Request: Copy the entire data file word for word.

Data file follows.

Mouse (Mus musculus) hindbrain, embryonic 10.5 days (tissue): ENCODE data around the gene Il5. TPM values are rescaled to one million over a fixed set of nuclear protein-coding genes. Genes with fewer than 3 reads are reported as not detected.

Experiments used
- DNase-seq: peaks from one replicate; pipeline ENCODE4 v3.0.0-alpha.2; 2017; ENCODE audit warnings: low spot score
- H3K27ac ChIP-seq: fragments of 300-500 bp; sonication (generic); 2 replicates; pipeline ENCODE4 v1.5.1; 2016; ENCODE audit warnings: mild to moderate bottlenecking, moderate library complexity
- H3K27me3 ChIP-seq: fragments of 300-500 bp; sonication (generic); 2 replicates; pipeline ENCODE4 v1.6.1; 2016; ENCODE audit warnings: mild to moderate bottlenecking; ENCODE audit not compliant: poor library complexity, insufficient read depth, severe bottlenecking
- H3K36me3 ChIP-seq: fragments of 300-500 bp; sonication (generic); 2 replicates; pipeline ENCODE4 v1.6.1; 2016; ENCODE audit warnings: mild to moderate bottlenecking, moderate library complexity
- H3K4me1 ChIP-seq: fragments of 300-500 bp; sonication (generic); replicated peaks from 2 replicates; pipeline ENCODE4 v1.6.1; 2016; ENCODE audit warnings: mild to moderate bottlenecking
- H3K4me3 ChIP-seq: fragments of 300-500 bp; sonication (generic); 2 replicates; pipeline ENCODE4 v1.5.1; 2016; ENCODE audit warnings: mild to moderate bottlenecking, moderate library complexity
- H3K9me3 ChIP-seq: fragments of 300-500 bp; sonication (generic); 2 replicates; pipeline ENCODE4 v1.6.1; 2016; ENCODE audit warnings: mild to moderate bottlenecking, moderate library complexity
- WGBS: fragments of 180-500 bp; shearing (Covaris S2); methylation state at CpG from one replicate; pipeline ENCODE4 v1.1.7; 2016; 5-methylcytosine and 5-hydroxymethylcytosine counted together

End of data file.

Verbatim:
Mouse (Mus musculus) hindbrain, embryonic 10.5 days (tissue): ENCODE data around the gene Il5. TPM values are rescaled to one million over a fixed set of nuclear protein-coding genes. Genes with fewer than 3 reads are reported as not detected.

Experiments used
- DNase-seq: peaks from one replicate; pipeline ENCODE4 v3.0.0-alpha.2; 2017; ENCODE audit warnings: low spot score
- H3K27ac ChIP-seq: fragments of 300-500 bp; sonication (generic); 2 replicates; pipeline ENCODE4 v1.5.1; 2016; ENCODE audit warnings: mild to moderate bottlenecking, moderate library complexity
- H3K27me3 ChIP-seq: fragments of 300-500 bp; sonication (generic); 2 replicates; pipeline ENCODE4 v1.6.1; 2016; ENCODE audit warnings: mild to moderate bottlenecking; ENCODE audit not compliant: poor library complexity, insufficient read depth, severe bottlenecking
- H3K36me3 ChIP-seq: fragments of 300-500 bp; sonication (generic); 2 replicates; pipeline ENCODE4 v1.6.1; 2016; ENCODE audit warnings: mild to moderate bottlenecking, moderate library complexity
- H3K4me1 ChIP-seq: fragments of 300-500 bp; sonication (generic); replicated peaks from 2 replicates; pipeline ENCODE4 v1.6.1; 2016; ENCODE audit warnings: mild to moderate bottlenecking
- H3K4me3 ChIP-seq: fragments of 300-500 bp; sonication (generic); 2 replicates; pipeline ENCODE4 v1.5.1; 2016; ENCODE audit warnings: mild to moderate bottlenecking, moderate library complexity
- H3K9me3 ChIP-seq: fragments of 300-500 bp; sonication (generic); 2 replicates; pipeline ENCODE4 v1.6.1; 2016; ENCODE audit warnings: mild to moderate bottlenecking, moderate library complexity
- WGBS: fragments of 180-500 bp; shearing (Covaris S2); methylation state at CpG from one replicate; pipeline ENCODE4 v1.1.7; 2016; 5-methylcytosine and 5-hydroxymethylcytosine counted together